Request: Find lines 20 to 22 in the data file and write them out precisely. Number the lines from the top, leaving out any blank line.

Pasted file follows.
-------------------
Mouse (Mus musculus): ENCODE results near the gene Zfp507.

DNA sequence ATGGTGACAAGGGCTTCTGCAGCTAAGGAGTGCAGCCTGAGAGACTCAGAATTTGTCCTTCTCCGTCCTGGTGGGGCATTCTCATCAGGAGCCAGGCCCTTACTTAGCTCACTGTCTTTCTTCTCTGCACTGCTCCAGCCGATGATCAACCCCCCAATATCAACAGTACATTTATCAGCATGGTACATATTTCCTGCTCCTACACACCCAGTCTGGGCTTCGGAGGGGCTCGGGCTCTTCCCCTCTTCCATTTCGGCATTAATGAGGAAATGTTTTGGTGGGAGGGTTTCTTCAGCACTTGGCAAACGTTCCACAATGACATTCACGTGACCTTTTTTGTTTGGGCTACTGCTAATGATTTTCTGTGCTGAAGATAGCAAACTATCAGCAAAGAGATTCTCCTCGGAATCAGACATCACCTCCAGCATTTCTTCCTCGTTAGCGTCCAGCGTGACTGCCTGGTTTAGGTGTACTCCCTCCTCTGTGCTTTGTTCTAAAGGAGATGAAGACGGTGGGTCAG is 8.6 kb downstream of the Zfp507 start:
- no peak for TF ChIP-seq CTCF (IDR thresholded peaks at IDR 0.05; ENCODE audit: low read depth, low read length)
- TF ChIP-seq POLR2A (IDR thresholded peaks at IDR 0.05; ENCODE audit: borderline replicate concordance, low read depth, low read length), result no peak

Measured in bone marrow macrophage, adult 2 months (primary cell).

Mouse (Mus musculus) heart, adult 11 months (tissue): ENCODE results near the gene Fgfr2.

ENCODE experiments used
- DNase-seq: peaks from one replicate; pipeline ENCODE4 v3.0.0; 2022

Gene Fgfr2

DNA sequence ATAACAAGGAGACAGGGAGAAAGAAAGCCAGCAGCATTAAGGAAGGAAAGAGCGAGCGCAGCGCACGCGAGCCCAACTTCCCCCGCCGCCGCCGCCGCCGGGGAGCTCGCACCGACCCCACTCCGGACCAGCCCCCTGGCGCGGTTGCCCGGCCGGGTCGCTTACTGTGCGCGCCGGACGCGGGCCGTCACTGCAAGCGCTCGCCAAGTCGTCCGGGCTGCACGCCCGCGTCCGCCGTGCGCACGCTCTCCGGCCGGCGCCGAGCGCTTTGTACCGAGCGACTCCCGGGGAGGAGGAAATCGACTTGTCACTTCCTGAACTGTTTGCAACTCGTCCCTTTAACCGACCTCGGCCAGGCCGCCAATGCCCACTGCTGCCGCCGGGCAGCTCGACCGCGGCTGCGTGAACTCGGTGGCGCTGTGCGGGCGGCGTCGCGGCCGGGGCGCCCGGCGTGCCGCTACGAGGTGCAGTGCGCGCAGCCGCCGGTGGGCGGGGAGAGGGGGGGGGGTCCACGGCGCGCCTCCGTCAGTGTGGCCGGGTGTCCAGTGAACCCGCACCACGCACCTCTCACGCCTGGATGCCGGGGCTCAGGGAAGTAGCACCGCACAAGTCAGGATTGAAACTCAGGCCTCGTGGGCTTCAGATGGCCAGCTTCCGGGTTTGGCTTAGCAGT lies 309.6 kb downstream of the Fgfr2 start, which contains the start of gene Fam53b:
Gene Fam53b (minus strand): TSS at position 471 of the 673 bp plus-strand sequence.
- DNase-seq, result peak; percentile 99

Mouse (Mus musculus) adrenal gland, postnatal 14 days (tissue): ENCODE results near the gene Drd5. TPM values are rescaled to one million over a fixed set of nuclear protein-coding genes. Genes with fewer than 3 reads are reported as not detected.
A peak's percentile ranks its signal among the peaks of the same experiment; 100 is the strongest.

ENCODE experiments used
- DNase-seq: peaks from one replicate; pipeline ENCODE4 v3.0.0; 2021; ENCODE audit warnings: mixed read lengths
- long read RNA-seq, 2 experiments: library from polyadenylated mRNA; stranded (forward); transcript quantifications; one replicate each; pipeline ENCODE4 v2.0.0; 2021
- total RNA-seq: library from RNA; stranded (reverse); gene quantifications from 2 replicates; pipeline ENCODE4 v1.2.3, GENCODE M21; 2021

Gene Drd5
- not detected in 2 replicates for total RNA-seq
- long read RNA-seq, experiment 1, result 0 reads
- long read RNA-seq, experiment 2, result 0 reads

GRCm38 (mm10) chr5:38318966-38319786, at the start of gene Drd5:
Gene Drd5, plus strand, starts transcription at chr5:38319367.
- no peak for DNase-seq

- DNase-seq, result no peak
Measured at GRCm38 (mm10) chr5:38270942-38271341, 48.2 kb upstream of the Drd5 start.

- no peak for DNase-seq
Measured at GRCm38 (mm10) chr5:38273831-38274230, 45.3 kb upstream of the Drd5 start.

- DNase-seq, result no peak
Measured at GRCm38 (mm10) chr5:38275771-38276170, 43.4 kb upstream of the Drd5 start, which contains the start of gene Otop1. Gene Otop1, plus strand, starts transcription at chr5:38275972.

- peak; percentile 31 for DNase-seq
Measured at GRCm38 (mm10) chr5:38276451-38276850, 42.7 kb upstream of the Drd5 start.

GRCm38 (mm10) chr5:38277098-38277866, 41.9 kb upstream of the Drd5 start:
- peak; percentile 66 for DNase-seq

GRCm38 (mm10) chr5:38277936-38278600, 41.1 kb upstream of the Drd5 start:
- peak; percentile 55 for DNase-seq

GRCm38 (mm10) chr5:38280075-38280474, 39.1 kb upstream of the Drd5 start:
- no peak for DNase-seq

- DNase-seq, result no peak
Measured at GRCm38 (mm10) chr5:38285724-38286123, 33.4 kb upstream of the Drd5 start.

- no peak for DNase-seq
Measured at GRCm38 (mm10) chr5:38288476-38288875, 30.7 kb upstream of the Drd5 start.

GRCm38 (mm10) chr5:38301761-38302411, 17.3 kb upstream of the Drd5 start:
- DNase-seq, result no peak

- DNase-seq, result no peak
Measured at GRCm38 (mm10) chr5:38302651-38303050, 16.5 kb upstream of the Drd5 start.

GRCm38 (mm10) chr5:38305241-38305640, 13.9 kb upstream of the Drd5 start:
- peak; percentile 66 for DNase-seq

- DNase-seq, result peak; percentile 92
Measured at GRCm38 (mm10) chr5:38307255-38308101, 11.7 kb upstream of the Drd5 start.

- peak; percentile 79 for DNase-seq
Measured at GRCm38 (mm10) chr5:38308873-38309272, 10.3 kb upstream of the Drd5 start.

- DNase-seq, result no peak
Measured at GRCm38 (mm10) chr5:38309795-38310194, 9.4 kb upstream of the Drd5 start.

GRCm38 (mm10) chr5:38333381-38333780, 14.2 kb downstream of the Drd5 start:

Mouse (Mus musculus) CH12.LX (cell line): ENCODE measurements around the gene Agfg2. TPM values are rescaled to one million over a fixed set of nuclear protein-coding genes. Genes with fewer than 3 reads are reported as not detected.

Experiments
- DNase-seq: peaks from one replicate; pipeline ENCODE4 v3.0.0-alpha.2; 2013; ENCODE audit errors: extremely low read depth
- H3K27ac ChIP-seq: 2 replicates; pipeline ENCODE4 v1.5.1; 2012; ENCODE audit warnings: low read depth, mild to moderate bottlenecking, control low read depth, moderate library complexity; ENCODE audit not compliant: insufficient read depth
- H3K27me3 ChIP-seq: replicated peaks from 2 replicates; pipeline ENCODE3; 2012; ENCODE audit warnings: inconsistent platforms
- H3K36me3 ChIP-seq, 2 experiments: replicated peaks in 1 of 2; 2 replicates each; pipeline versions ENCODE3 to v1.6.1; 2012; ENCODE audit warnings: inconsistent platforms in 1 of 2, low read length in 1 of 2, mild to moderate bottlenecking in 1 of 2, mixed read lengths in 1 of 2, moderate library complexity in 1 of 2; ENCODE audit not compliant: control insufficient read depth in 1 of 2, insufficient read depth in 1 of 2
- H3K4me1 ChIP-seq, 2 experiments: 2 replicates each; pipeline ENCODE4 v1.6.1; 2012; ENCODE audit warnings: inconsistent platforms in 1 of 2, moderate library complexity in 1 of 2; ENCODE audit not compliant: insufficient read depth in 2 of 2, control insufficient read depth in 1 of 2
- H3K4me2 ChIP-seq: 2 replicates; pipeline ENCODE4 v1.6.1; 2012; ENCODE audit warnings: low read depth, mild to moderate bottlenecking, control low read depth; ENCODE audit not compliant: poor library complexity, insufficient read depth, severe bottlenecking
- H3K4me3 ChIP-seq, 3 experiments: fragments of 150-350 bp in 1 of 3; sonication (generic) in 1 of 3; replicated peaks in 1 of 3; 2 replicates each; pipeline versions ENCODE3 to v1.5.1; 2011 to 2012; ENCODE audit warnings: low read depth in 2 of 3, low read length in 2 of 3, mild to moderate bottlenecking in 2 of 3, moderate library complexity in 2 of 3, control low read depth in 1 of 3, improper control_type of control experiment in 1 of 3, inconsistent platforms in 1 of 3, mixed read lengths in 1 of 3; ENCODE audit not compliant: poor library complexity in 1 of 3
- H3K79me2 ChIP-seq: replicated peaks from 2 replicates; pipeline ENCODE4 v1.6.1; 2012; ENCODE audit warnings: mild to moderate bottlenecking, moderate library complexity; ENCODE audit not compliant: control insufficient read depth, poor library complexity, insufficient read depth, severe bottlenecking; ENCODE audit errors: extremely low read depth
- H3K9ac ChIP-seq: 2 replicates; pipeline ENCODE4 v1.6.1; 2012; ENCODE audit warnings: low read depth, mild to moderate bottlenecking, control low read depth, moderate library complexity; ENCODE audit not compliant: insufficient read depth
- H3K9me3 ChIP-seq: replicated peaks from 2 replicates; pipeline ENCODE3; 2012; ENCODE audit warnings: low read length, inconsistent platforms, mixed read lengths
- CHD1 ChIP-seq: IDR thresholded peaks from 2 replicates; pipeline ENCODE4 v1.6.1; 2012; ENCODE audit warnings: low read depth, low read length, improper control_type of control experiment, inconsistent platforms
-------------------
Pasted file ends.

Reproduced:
- not detected in 2 replicates for total RNA-seq
- long read RNA-seq, experiment 1, result 0 reads
- long read RNA-seq, experiment 2, result 0 reads